Today Has Been One of Those Days.

This morning I woke and sat for about an hour to practice some meditation, breath work and affirmation as I usually do. I’ve managed to keep this morning practice up consistently for four months or so. It’s going well and I’ll continue to include this as an integral part of my day. I feel that beginning each day like this has provided more clarity in most aspects of my life. Following this I was feeling good about getting to work on various creative projects throughout the day.

Thus far I have spent several hours attempting to work on some music production - I recorded 20 or so vocal takes, then decided I wasn’t going to include that part in the song anymore. I clicked around on a few other audio projects, with no actual clue what I was aiming to do. I unconsciously do this because on some level I feel the need to always be doing something, even when I don’t presently have the capacity to do it.  I’m so focused on making it seem like I’m working, and while I exert energy, I don’t get to make any actual progress. As a result, I am frustrated, anxious, angry… you get the picture.

In my experience, making solid plans as to how I’m going to tackle the tasks in my day tends to be counter-productive.  I’ve found it’s important to realize that your “plan” for the day is nothing more than that; a plan. That’s right - the world will probably not end if you don’t finish your to-do list. I have a tendency to try to follow plans that were drawn up the night before only to find that when the day comes around I had zero energy to offer the items on the agenda. Part of me feels I should just suck it up and get to work, but I’ve realized that this approach simply leads to no progress, and eventually burnout. Especially when it comes to creative work! So rather than a “plan”, I prefer to set an intention for my day. It’s a loose plan that is headed in the direction of my goals. By not having too rigid a structure in place, it allows me to allocate my effort on a more flexible basis, which I find to be more calming and efficient.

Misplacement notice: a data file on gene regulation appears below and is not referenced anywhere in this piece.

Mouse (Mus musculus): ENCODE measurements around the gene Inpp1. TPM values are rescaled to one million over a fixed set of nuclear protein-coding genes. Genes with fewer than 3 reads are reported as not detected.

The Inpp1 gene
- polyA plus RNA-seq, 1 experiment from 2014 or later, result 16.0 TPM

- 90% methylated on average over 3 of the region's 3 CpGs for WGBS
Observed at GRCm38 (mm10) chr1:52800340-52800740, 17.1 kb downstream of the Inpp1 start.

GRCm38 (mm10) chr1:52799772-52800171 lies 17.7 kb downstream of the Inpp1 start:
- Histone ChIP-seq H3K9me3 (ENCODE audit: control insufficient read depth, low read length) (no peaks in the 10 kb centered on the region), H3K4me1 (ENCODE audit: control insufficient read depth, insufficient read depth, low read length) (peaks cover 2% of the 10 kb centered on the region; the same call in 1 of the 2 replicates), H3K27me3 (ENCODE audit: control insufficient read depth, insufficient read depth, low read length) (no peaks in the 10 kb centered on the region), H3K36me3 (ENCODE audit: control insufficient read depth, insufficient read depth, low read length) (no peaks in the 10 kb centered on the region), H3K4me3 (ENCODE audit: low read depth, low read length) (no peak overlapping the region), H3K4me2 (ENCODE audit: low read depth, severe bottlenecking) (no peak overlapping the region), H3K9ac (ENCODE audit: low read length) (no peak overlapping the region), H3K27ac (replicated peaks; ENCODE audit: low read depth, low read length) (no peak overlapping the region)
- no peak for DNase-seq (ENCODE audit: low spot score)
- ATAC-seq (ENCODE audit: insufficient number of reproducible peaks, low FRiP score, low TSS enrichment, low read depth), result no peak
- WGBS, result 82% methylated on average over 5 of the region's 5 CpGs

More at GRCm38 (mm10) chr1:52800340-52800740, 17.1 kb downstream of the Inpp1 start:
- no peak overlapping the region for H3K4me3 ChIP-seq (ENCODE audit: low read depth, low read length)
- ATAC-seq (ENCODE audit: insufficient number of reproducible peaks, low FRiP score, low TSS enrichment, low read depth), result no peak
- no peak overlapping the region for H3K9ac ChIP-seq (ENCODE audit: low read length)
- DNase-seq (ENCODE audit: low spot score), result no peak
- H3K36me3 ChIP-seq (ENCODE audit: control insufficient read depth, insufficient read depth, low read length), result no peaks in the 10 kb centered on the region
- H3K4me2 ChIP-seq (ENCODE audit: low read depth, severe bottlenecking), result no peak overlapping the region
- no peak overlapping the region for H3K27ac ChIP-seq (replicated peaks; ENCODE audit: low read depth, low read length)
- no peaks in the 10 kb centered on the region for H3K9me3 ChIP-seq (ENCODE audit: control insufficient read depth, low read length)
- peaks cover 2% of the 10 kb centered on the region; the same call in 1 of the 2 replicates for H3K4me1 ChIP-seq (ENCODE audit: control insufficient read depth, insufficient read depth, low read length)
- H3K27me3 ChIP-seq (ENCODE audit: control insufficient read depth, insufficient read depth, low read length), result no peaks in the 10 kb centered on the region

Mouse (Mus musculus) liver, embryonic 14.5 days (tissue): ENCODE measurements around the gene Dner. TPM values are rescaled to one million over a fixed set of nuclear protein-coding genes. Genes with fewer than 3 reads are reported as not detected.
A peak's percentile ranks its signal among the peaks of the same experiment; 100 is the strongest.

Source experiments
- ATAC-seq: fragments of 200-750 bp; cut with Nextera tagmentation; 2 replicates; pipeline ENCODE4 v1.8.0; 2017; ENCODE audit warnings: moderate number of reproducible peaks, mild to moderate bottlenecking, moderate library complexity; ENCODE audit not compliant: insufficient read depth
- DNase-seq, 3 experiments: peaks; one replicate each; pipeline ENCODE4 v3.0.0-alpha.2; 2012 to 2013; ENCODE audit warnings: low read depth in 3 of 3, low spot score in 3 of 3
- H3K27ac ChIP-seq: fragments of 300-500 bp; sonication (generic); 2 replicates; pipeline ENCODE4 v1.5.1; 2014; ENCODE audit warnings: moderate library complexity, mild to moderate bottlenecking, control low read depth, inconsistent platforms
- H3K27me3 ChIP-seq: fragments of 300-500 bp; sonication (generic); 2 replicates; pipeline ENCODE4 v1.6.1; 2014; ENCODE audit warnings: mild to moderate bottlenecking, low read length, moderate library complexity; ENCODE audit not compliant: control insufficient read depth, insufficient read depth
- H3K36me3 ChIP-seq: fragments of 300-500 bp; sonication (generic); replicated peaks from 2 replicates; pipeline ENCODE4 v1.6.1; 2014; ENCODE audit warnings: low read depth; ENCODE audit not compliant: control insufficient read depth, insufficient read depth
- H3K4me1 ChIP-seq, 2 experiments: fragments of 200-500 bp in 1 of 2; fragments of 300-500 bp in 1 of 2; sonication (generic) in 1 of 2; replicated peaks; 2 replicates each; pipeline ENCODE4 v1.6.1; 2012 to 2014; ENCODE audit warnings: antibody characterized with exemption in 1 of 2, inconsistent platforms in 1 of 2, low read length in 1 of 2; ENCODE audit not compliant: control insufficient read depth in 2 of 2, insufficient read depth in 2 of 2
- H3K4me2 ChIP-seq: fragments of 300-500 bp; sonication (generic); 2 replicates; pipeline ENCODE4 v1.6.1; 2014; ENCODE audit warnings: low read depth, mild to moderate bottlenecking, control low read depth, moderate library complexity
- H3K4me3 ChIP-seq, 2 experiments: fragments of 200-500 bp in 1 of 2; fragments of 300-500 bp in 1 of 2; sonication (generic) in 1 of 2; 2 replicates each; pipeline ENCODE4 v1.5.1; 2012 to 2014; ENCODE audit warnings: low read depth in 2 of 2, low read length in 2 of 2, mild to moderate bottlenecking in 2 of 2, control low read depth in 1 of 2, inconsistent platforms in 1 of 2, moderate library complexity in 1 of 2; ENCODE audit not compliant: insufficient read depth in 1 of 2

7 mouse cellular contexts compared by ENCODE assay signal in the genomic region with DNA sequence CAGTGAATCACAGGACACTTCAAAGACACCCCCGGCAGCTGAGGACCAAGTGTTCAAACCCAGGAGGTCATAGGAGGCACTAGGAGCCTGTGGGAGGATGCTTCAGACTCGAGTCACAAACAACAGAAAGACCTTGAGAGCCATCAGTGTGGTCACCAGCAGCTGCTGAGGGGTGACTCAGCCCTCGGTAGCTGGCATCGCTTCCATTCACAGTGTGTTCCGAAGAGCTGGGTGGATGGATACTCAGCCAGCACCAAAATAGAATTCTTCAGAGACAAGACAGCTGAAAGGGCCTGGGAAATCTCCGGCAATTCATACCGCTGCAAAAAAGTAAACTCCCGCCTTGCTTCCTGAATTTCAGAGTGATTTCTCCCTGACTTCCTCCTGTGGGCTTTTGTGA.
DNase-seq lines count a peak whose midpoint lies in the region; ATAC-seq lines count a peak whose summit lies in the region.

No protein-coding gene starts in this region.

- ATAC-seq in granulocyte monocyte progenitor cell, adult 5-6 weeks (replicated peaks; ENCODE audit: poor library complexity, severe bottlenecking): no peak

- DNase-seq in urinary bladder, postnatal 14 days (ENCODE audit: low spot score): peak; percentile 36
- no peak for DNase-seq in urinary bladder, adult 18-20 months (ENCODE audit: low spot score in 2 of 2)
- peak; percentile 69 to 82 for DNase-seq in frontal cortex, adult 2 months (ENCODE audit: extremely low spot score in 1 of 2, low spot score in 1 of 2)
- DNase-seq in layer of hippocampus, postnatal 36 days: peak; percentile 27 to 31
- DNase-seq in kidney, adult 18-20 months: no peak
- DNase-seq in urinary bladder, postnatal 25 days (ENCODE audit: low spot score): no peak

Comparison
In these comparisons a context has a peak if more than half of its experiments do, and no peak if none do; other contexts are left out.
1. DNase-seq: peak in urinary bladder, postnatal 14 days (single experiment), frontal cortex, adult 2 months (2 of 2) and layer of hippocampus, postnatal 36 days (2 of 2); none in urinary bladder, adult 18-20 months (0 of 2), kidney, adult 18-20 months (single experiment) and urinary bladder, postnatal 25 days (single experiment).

Another source of conflict on days like today is that I try to make my life look a certain way, based on comparison. I’ve spent a lot of time hearing and reading about successful people “working their ass off” as if it is the only way that we can achieve things. I think this expression is taken far too literally, at least by me. It’s as though we accept that we must inflict hardship upon ourselves in order to get anywhere in this life. There are a lot of things that we can learn from the people around us. However when we try to mimic others or dictate exactly what happens in our life, there are limitations. For one, it almost makes you blind to seeing anything else that might be calling your attention because it doesn’t fit inside the “frame” that you’d decided your life ought to fit in. There are a lot of great things that you don’t know about that won’t be able to stumble upon you if your mind is closed to seeing them.

I’ve written about practices that I use in order to ground myself, although on a day like today, these tactics don’t get much of a look in. 

“Meditation?! You don’t have time to sit and do nothing! You have to do things! Work..! Or at least make it look like you are!” - My Mind, February 8th 2019.

A part of what drives me to behave in this way is the fear of reaching the end of my day (and eventually, life) and looking back only to see I haven’t actually done anything tangible. It’s ironic really, I’m so focused on doing things that I just don’t get anything done, and I think a lot of people are in the same boat.

I won’t lie, I don’t like feeling this way. It sucks. Having said that, I know there are lessons to be learned from the experience of a day like today, however often they might occur. I am also grateful for the fact that I’m more aware of what’s happening in my mind and body, compared to previous years. I owe this perhaps entirely to my mindfulness practice.

And hey, at least I have this article to show for the day.

Be well!

David Boland